Federal Electronics Management:
Federal Agencies Could Improve Participation in EPA's Initiatives for Environmentally Preferable Electronic Products
GAO-10-196T, Oct 27, 2009
Advancing technology has led to increasing sales of new electronic devices. With this increase comes the dilemma of managing them at the end of their useful lives. If discarded with common trash, a number of environmental impacts may result, ranging from the loss of valuable resources to the potential release of toxic substances, such as lead. If recycled, they may be exported to countries with waste management systems that are less protective of human health and the environment that those of the United States. The federal government is the world's largest purchaser of electronics, spending nearly $75 billion on electronic products and services in 2009. The Environmental Protection Agency (EPA) has helped implement several product stewardship initiatives to encourage responsible management of electronic products in all three phases of a product's lifecycle--procurement, operation, and end-of-life disposal. In response to a request to provide information on federal procurement and management of electronic products, GAO's testimony describes (1) EPA's electronic product stewardship initiatives, (2) federal agency participation in them, and (3) opportunities for strengthening participation. GAO's testimony is based on its prior work and updated with data from EPA. In our prior report, EPA agreed that increasing federal participation in its initiatives could be encouraged. Agency officials still agree with this finding.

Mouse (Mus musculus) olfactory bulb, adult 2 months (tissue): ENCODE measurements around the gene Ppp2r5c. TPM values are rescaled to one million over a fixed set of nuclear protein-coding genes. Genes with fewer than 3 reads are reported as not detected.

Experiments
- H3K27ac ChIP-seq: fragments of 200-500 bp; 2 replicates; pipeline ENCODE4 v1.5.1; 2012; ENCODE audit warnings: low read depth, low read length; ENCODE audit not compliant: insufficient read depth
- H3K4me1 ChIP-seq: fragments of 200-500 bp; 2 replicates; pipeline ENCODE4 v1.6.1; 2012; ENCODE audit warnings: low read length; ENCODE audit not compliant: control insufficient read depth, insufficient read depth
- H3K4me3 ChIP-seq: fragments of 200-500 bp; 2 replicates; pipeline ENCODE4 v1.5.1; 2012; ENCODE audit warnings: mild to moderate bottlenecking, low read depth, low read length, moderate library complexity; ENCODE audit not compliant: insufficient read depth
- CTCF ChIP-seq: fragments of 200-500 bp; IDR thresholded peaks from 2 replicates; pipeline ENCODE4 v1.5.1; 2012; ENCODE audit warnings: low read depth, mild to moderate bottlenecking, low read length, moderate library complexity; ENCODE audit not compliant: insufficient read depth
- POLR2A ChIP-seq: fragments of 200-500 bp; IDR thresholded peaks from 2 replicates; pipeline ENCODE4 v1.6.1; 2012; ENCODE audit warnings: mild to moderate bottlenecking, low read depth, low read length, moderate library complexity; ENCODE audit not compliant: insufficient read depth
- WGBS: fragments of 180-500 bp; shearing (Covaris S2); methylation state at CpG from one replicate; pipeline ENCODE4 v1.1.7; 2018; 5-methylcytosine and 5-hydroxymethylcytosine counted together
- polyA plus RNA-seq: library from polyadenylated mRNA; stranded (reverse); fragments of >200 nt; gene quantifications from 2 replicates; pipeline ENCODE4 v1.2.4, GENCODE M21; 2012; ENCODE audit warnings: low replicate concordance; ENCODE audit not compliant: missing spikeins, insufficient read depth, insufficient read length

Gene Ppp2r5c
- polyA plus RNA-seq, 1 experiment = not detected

Federal government approaches to ensuring environmentally responsible management of electronic equipment from procurement through disposal rely heavily on two interrelated initiatives. The first initiative, the electronic product environmental assessment tool (EPEAT), was developed along the lines of EPA's and the Department of Energy's Energy Star program and assists federal procurement officials in comparing and selecting computers and monitors with environmental attributes that also routinely save money through reduced energy usage over the products' lives. The second initiative--the federal electronics challenge (FEC)--helps federal agencies realize the benefits of EPEAT-rated electronics by providing resources to help agencies extend these products' life spans, operate them in an energy efficient way, and expand markets for recovered materials by recycling them at end of life. The first 5 years of EPA's initiatives have resulted in notable energy savings and environmental benefits reported by participating agencies. According to facilities that reported information to EPA and the Office of the Federal Environmental Executive in 2008, 88 percent of all desktop computers, laptop computers, and monitors the facilities purchased or leased were EPEAT-registered. EPEAT participation reportedly resulted in procurement officials purchasing 95 percent of their monitors with Energy Star power management features enabled and 38 percent of computers with this feature. In addition, 16 federal agencies and 215 federal facilities--representing about one-third of all federal employees--participated in the FEC to some extent in 2008. As a result, participants reported that 50 percent of electronics taken out of service were donated for reuse, 40 percent were recycled, 8 percent were sold, and 2 percent were disposed of. The environmentally responsible choices associated with EPEAT and FEC resulted in a reported $40.3 million in cost savings for participants. The EPEAT and FEC accomplishments are steps in the right direction, but opportunities exist to increase the breadth and depth of federal participation. First, agencies and facilities representing about two-thirds of the federal workforce are not participating in these promising initiatives, despite instructions to do so in implementing Executive Order 13423. Second, few participating agencies and facilities maximize these programs' resources and their potential benefits. For some, participation simply means the agency identified its current practices for managing electronic products and set goals to improve them. Moreover, as the FEC aims to support participating agencies and facilities, it does not impose consequences for those that do not meet their goals. In fact, only 34 FEC facility partners showed they managed electronic products in 2008 in accordance with FEC goals for at least one of the three lifecycle phases, and only 2 facilities showed they did so for all phases. For perspective, GAO calculated that if federal agencies replaced 500,000 desktop and laptop computers and monitors with EPEAT-registered products and operated and disposed of them in accordance with FEC goals, they could achieve substantially greater energy reductions and cost savings.